He explains “Miller studied the capabilities of our short term memory. For example, he researched how many numbers we can reliably remember a few minutes after we’ve been told them only once.” The way chunking is connected with performance load is that the use of chunking will decrease the cognitive load, thus making it easier for the person to accomplish their task/goal with minimal chance of error. Lidwell, Holden & Butler (2003) identify chunking in their article “General strategies for reducing cognitive load […] chunking information.” Final example of chunking is within Saariluoma & Sajaniemi’s (1989) journal article ‘International Journal of Man-Machine Studies‘. In their studies that they conducted, they trialed chunking in spreadsheets to see what effects it would have on the memory load (cognitive load). The results are positive, stating that chunking “…showed that a possibility to visual information chunking substantially decreases the memory load caused by spreadsheet calculation.”

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(Q3) – “Do you think a study of psychology is necessary in design?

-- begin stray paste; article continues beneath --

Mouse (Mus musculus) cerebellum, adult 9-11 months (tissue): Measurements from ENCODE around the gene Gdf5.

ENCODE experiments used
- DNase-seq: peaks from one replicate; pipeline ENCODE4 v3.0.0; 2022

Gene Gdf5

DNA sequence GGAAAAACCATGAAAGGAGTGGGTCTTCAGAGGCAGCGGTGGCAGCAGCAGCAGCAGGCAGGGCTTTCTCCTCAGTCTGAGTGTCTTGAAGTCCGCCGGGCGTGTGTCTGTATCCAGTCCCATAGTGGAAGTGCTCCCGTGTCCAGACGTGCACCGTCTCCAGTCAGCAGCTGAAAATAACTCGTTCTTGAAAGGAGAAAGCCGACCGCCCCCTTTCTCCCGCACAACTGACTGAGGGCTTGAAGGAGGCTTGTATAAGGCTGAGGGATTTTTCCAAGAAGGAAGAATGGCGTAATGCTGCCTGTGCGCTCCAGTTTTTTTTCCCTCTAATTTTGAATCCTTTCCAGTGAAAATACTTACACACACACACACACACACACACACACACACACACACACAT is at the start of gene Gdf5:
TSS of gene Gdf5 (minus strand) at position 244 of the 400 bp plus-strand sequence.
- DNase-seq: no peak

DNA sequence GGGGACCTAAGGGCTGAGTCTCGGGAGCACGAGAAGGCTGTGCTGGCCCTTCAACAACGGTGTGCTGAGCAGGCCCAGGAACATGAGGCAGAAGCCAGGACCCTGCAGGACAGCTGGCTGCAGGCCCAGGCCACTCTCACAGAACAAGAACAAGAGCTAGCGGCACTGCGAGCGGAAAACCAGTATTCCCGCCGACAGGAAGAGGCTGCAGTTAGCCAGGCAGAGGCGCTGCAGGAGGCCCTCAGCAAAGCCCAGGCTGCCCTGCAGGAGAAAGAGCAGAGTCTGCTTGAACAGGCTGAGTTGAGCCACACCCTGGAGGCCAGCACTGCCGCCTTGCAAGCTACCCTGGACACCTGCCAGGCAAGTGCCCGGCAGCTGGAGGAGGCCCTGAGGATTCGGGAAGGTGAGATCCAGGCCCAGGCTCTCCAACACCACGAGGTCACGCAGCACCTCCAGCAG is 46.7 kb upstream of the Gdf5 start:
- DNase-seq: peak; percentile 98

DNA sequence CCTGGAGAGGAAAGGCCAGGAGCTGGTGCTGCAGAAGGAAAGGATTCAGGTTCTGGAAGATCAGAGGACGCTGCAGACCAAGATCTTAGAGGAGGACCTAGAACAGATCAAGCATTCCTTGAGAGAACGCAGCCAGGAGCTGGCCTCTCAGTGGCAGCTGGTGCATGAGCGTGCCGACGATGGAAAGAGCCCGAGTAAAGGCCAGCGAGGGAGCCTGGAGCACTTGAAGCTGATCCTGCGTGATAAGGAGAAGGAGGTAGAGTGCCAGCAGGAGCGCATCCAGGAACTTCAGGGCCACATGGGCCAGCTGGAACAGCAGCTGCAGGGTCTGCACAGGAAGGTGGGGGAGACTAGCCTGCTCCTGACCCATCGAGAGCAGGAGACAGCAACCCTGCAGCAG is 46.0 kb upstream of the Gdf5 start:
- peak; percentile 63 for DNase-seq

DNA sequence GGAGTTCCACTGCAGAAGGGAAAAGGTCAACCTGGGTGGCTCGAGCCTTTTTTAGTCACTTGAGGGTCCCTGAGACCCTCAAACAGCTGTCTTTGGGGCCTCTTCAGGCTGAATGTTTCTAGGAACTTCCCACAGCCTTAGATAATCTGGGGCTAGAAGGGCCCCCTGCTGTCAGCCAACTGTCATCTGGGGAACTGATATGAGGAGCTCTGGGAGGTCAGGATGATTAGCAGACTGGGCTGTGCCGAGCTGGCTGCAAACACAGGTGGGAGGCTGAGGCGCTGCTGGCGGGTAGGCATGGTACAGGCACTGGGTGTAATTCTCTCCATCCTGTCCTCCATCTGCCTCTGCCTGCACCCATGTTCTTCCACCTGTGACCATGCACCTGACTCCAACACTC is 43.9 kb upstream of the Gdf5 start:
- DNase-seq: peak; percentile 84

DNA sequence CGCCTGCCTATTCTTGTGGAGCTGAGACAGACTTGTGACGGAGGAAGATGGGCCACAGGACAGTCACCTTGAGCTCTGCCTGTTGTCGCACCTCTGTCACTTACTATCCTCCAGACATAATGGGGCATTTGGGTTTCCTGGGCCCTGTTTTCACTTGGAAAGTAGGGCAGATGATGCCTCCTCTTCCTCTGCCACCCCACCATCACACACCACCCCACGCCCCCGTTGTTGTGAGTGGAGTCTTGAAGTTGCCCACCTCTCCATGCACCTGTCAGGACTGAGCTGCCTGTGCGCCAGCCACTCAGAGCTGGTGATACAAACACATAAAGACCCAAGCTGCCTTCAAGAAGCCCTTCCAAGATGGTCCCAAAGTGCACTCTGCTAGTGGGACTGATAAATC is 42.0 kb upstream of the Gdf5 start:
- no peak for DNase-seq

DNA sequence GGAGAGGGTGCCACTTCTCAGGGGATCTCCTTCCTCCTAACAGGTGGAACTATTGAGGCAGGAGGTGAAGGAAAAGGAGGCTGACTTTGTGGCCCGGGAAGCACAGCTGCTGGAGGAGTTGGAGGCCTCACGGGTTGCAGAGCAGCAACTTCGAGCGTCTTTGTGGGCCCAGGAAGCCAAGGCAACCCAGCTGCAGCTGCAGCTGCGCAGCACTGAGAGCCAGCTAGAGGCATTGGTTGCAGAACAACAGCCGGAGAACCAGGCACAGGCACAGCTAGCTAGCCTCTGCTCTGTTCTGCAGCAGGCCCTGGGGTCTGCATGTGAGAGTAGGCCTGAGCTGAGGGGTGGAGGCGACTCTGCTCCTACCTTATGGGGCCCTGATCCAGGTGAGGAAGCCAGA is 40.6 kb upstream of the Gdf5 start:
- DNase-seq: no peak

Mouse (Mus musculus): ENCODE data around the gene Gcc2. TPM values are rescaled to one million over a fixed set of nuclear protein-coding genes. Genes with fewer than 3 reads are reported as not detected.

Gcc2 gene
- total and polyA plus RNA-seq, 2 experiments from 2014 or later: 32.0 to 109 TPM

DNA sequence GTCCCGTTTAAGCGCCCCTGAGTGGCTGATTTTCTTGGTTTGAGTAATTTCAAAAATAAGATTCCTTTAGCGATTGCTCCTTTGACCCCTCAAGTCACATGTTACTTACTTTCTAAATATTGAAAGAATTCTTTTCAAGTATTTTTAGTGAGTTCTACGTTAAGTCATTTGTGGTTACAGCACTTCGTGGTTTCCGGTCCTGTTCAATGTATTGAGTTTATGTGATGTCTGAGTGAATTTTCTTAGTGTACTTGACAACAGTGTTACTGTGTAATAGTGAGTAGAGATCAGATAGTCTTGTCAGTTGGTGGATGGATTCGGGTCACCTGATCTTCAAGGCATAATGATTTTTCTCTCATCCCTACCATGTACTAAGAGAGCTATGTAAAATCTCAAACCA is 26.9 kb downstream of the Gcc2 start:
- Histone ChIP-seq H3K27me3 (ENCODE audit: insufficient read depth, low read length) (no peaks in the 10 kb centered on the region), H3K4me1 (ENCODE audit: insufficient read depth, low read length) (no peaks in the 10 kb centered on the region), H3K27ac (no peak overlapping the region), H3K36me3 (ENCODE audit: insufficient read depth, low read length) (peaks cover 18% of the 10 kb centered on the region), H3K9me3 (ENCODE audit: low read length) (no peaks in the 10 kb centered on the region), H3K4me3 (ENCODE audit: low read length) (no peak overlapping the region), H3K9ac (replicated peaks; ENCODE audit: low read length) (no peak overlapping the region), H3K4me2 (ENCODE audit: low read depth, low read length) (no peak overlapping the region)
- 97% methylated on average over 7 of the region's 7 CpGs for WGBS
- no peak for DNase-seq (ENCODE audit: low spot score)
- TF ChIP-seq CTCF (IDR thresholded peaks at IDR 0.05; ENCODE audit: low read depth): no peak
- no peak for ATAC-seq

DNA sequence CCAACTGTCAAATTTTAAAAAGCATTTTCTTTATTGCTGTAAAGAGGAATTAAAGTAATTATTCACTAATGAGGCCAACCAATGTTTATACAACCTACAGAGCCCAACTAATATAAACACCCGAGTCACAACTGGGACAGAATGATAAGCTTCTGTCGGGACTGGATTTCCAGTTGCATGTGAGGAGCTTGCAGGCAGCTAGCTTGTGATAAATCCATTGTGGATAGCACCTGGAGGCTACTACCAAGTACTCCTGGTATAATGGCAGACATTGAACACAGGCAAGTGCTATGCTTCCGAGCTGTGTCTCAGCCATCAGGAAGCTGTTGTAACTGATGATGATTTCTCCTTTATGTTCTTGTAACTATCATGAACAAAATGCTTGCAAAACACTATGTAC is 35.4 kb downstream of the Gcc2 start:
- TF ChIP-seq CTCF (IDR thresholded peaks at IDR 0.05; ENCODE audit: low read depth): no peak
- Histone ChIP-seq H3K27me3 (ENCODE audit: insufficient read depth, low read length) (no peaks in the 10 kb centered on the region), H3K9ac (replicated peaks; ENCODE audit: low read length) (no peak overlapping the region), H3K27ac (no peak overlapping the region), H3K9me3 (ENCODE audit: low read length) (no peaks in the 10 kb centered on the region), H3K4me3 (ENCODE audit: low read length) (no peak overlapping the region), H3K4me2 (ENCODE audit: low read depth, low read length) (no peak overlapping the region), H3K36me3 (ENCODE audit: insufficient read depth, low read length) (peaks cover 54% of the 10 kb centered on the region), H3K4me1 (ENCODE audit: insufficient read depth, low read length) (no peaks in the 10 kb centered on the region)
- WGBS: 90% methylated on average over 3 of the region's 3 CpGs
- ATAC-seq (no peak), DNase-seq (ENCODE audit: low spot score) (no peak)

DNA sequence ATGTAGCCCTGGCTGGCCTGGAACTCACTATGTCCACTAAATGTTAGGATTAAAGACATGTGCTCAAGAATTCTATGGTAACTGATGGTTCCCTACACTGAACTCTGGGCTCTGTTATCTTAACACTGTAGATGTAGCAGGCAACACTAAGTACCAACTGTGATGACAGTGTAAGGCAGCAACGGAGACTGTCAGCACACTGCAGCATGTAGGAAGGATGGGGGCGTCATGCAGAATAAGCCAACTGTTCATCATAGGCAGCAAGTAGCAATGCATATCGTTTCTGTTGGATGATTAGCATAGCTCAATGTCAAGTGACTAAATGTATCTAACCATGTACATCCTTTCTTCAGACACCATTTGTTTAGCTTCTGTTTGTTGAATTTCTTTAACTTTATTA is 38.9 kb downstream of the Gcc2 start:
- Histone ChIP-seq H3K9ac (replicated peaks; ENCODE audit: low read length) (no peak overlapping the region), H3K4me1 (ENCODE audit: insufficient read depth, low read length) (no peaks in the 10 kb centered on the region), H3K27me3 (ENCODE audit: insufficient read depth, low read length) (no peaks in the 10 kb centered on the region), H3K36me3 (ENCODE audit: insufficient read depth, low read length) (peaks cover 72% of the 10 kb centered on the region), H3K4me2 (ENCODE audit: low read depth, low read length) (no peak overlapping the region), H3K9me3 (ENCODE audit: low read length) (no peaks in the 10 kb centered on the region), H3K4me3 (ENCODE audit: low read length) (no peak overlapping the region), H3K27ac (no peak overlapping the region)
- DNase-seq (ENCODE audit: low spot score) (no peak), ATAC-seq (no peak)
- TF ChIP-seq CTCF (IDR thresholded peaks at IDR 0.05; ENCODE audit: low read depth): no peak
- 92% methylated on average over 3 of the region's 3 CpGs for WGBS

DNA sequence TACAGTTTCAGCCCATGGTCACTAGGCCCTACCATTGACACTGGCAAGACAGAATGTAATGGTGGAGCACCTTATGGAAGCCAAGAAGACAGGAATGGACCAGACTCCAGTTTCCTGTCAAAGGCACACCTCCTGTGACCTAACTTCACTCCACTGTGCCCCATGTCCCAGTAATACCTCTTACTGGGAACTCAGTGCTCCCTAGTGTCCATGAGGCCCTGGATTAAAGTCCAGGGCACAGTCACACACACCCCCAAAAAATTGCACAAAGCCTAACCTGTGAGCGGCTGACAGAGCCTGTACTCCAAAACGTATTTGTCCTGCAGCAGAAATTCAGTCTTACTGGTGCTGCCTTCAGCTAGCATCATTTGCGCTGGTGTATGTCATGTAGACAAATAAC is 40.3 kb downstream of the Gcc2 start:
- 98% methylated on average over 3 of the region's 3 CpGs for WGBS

Lidwell, Holden & Butler (2003) touch on the visual design aspect of performance load. The question asks if the psychology in visual design is ‘necessary’, and my answer is yes. The reason why the study is necessary is because visual design plays a major key role in our cognitive load. What we ‘visually’ see and interpret may increase our cognitive load, so the study of psychology in visual design is used to better suit a lower cognitive load for the viewer. For example, Hofmann (2012) discusses the essentials of effective visual design, one of the studied aspects in the psychology of design. He is an expert in design and through his article, pitches ideas of visual design that can better improve one’s attention, like the importance of ‘hierarchy‘ in the piece, showing the most important information first, and also trying to deliver a message within the image clearly without making it ‘too’ confusing. If the image’s message is coming through as ‘confusing’ for some, the performance load, specifically cognitive, would increase.

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Chambers & Associates Pty Ltd. (2012). Software in Practice. Chunking Principles. Retrieved from http://www.chambers.com.au/glossary/chunking_principle.php

Hofmann, P. (2012). User Interface Engineering. Essentials of Effective Visual Design. Retrieved from http://www.uie.com/events/virtual_seminars/Visual_PH/

Lidwell, W., Holden, K., & Butler, J. (2003). Aesthetic-Usability Effect. In Universal Principles of Design, (pp. 148-149).

Saariluoma, S., & Sajaniemi, S. (1989). International Journal of Man-Machine Studies. Visual information chunking in spreadsheet calculations. (pp. 475-488).